With my visa expiring in just two days I ask myself; how did I manage to spend 30 days in Khartoum, which is way too hot (46°), has not really any tourist sights and hardly any open restaurants during Ramadan? The answer is by hanging out with the local people, which are the friendliest I have met during my travels.
My couchsurfing host was an English teacher and let me have daily lectures for his students. People from all ages were listening to my improvisations about geography, history and culture of my country and the World and some students even wanted to invite me to their home.
Teaching English every morning was a great way of passing time
This generally reflect the way of the Sudanese people. Most people are extremely friendly and curious about foreigners. When walking outside after iftar which started at 6.15 it was practically impossible to walk around without being asked to join people eating in the streets. One time even my bus was stopped by people who insisted on giving us food nicely packed up in bags. Ramadan is like Christmas here where everyone tries to be nice to each other.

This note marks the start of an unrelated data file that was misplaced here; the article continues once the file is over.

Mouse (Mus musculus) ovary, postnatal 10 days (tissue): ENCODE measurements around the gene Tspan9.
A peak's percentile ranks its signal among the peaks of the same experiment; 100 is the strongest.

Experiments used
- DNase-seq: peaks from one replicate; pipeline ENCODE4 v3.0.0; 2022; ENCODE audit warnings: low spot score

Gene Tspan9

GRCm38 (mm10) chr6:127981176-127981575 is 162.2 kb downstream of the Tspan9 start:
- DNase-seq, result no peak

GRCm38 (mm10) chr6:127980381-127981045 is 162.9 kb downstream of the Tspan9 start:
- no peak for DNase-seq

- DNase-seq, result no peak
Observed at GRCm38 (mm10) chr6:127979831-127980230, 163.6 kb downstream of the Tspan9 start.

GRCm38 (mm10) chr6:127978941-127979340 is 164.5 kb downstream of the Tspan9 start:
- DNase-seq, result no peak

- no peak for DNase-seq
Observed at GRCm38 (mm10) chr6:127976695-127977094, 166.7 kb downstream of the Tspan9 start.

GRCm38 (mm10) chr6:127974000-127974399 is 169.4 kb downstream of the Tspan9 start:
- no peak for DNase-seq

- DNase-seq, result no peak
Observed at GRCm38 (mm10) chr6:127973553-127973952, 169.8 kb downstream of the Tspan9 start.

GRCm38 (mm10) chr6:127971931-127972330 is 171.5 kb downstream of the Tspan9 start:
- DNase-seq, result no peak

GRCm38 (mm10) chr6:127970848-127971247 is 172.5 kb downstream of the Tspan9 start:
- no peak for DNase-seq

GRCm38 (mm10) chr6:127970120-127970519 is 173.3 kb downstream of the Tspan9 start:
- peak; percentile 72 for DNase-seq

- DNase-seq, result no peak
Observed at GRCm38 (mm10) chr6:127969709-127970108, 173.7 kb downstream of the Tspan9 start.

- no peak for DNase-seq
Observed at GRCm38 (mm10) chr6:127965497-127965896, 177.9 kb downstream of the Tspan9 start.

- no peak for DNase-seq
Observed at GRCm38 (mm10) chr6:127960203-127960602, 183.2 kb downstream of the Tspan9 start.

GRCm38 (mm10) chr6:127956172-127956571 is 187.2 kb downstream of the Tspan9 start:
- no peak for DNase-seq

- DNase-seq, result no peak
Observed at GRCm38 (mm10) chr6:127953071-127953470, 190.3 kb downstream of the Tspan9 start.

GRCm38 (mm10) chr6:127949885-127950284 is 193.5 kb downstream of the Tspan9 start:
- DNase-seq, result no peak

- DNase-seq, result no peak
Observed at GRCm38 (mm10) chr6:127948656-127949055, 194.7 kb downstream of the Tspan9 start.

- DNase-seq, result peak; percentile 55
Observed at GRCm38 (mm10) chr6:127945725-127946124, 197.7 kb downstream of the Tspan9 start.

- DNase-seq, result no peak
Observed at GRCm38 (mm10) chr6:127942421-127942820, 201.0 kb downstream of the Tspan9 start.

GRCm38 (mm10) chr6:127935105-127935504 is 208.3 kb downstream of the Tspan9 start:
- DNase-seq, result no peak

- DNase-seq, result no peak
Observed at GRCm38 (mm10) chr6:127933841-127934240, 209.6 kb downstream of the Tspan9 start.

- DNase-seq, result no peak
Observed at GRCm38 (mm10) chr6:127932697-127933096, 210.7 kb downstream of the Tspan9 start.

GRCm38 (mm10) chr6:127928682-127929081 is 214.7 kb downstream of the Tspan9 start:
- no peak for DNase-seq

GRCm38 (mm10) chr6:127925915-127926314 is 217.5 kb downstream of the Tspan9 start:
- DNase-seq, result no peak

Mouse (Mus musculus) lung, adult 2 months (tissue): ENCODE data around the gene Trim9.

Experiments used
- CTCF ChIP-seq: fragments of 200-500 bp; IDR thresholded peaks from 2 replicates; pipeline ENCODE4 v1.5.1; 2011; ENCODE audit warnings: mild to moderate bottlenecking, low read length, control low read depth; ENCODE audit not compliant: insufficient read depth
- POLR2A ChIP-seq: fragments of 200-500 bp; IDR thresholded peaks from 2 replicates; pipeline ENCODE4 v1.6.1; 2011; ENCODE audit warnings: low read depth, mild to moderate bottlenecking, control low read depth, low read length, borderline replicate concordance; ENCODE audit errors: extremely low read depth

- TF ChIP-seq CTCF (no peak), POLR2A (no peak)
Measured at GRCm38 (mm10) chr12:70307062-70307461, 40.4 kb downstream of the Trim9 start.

Nubian wrestling in Bari (Northern Khartoum)
Fridays were the best here, except for prayer times when everything was closes. My first Friday I went to see a traditional Nubian wrestling match in Bahri. It was quite exciting and reminded me a lot about the traditional wrestling of the Serer people in Senegal!
The next Friday I went to a traditional Sufi ceremony at the Hamad Alnil cemetery in the Omdoumran district. Here there were dervishes spinning around and everyone watching were very engaged by rocking back and fourth while chanting in a rythm. From what I understand a Sufi is a kind of Muslim who believes that humans should have a direct, personal connection with God, relative to protestants in Christianity. Sufis are usually a supressed minority but here they could roam around and do their prayer rituals freely, which was beautiful to see.
Khartoum is the place where the Blue Nile and the White Nile meet
One of the days I also got to borrow some kayaks from a Norwegian living here. Me and Teresie, a Norwegian who cycles from cape to cape got to enjoy drifting around on the Nile as the sun was setting, which probably was my favorite moment of my month in Khartoum.